Rather than driving the gear train via some outside slave mechanism,  and then arbitrarily calling it good; simply because a certain amount of time has elapsed, has always mystified me since it was explained. Allowing the armature and gear train to tell us when it's optimized, was a tidbit an old fast guy imparted to me. So long as the resistance of the cutting agent is kept within the load capability of the motor, everything smooths out and we hit the sweet spot right on the button. Not because we think so, but because the armature sez so. Time

I have another simple alternative technique that works great for original T-jets, that I'll share here at some point.

Your enthusiasm inspires Ken. There will be cave time today!

Bill

PS: Here's an old trick that I usually have to kill people after I tell them. When one is brush tuning, running in a motor, or gear lapping; I use an old AM radio. Turn it on, dial it down towards the bottom of the scale and listen ... Low buck, low tech!

Where some must die, so that others may live. Wrench
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#86

Mazda. Thank you very kindly. Nitroslots website was also very helpful.

Bill. Minty fresh is my favorite flavour! The AM radio idea is a good one. It will be done.

A few more pics of the Riviera since I won't be seeing it for a while.

   
   
   
   
   
   
   

So the last class for me was the Scalex Super Stock 6.0.

I nearly killed/melted the poor little plastic chassis trying to change the motor. The metal braid supports inside the chassis got deformed from the heat. I ended up breaking the original braid holder/guide. Luckily I had a spare. I bent the braid supports back in place... sort of.  Part of the tab on the motor broke off. I was not having a good day. Then I found the rear axle was defective/bent hidden inside the crown. That was a new one for me. I was ready to give up. Fortunately the care package from a generous doner had one more axle that was smooth. The pinion was changed. An axle spacer was added to set the gear mesh. The front tires were trued.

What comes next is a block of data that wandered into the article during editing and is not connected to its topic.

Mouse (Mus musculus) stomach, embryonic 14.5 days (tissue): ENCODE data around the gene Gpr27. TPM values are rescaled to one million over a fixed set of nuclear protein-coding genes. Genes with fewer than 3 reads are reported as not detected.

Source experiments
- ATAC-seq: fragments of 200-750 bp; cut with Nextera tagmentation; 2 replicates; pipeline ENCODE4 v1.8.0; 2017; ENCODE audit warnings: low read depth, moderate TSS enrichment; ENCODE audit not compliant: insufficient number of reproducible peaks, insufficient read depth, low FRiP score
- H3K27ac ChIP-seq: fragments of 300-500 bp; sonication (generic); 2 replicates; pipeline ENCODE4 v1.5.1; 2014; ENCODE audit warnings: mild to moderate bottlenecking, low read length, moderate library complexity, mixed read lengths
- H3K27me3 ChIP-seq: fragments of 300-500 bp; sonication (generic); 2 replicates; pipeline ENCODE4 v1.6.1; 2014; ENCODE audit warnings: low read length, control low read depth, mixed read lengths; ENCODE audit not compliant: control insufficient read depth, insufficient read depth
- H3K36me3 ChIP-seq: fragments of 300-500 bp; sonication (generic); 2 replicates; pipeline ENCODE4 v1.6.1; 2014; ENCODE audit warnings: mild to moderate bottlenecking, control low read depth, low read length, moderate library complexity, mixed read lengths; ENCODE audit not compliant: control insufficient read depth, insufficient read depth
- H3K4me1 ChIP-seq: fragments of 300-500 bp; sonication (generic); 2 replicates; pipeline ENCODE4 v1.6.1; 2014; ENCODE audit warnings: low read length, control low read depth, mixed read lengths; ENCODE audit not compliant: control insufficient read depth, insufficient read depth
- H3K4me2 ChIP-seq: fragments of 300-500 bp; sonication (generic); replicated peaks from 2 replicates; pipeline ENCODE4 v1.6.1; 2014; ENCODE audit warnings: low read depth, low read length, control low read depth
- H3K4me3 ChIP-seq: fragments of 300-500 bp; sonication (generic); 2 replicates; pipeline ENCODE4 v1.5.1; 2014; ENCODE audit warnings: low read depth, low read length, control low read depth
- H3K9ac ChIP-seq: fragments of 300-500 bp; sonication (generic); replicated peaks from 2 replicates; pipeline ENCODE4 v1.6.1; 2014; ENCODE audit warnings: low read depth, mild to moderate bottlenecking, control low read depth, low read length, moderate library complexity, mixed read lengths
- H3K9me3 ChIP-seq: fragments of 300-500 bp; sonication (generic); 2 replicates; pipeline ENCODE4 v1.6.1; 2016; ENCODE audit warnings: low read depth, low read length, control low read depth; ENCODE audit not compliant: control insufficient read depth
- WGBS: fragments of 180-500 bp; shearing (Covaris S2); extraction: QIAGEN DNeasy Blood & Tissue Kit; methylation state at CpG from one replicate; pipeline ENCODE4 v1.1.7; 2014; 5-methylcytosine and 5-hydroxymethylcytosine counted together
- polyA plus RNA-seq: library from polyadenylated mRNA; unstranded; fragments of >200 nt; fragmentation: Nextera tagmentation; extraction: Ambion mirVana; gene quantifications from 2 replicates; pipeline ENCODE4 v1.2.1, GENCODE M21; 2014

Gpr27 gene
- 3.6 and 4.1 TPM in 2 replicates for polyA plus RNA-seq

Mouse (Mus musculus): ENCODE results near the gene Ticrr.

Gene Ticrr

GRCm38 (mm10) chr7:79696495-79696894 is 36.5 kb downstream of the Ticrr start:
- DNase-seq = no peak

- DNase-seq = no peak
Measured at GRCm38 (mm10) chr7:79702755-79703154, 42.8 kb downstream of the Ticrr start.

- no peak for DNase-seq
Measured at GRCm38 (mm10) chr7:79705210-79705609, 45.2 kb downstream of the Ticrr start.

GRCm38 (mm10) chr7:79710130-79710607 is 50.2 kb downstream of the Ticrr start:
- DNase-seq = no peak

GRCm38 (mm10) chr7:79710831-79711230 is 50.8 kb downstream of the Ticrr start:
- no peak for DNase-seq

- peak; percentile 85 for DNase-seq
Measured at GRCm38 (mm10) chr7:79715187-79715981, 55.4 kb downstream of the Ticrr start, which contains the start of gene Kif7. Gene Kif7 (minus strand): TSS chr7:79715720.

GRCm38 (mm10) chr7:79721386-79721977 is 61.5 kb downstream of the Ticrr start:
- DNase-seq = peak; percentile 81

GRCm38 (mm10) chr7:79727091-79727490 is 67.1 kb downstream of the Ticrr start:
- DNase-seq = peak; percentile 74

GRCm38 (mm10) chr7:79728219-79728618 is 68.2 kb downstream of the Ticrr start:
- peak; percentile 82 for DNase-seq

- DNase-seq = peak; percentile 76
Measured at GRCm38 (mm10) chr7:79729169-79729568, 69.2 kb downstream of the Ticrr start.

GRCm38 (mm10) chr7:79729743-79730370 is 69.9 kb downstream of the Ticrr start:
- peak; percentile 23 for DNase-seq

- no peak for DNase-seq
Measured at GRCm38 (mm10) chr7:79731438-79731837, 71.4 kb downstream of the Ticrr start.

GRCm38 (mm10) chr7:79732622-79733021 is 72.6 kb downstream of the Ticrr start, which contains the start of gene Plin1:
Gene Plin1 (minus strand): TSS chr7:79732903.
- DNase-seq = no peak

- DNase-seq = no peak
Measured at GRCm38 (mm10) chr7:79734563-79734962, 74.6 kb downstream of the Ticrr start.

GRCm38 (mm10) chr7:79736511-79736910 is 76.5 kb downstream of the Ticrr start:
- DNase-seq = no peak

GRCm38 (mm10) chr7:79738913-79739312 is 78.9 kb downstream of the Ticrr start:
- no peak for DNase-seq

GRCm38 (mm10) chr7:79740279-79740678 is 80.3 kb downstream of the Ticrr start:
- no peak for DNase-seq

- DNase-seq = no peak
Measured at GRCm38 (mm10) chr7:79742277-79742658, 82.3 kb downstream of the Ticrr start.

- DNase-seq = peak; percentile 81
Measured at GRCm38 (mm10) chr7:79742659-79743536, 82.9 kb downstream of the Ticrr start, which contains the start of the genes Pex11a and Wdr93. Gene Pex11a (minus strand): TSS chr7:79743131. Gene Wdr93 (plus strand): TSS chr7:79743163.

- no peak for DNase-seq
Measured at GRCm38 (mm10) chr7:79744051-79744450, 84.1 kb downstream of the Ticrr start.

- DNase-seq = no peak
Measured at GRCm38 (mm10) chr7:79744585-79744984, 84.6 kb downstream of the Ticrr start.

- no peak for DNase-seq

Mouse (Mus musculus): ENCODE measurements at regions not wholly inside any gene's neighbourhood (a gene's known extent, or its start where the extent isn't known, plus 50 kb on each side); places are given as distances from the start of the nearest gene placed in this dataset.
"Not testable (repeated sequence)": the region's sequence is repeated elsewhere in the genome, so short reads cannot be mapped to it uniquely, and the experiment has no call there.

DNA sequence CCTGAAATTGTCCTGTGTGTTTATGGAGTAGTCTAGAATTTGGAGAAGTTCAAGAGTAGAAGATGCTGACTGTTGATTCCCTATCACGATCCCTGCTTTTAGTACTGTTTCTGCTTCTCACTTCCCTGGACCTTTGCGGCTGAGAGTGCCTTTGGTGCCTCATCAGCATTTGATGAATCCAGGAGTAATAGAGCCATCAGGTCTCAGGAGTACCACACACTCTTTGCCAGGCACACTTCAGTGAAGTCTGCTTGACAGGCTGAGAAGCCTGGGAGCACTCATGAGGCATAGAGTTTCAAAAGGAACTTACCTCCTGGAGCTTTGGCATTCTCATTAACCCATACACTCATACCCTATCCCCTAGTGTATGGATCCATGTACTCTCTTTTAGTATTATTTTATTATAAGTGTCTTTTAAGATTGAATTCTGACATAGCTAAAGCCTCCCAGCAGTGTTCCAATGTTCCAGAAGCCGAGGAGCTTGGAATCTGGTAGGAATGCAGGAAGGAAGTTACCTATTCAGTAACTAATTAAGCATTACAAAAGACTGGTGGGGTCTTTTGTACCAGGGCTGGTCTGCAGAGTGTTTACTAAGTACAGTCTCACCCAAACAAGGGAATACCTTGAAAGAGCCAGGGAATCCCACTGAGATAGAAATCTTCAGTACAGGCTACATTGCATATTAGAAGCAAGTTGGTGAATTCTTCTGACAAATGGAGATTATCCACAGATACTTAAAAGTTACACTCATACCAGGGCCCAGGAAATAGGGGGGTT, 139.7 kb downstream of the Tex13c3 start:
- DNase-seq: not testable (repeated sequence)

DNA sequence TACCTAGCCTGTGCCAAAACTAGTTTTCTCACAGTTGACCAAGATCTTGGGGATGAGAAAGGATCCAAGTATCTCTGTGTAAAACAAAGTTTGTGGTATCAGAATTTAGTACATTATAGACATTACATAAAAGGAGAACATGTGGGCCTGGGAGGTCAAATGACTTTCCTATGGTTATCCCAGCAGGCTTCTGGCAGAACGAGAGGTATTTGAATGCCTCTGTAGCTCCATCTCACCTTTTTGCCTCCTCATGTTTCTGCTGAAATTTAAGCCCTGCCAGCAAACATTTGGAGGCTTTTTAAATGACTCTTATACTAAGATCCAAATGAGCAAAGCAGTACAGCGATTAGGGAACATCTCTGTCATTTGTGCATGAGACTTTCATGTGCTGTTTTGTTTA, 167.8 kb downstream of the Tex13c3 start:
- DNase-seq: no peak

First test... Oh My Goodness! I never saw a little car go so fast! I said "Whoa!" loud enough that my wife came to the top of the stairs and asked "What happened?". The 6.0 motor eats the entire shut down area. This type of speed needs dynamic braking! Too funny!  Thumbup

   
   
   
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#87

Well Ken, braking is better than breaking! It just means you are having fun at terminal velocity. The catch box will be next ... giggle.

Bill

Where some must die, so that others may live. Wrench
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#88

Hi Bill,

The fast 6-Ohm Scalex car will be shipped out today and won't be seen for a long time. No need for a catch-box with 15-Ohm cars.

But when the time comes. Jerry the HO track marshal is ready!  Thumbup

   
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#89

The funny car got braids today rather than yesterday. Don't you hate it when work gets in the way of your hobby?

I tried to remove excess solder from the braid after the installation. I got carried away and took a bit too much off. Re-soldering wicked a bit too far up the braid. That's the failed braid on the left.

Clive and Bill were both kind enough to point out my newbie mistake with the AW T-jet braids being soldered on both ends. Oops. Thank you very kindly, Gentlemen.

   

These cars are being sent off today for the race in May. If they take a long time to get there. July will do just fine.

   
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#90

Seems I'm not the only person that likes the mid 60's Riviera.

Upon signing a contract for the TV series Star-Trek in 1966. Leonard Nimoy went out and bought one of these. He was quite proud of it too.

   
   

A 2016 Hot Wheels tribute to Spock and his new car in 1966.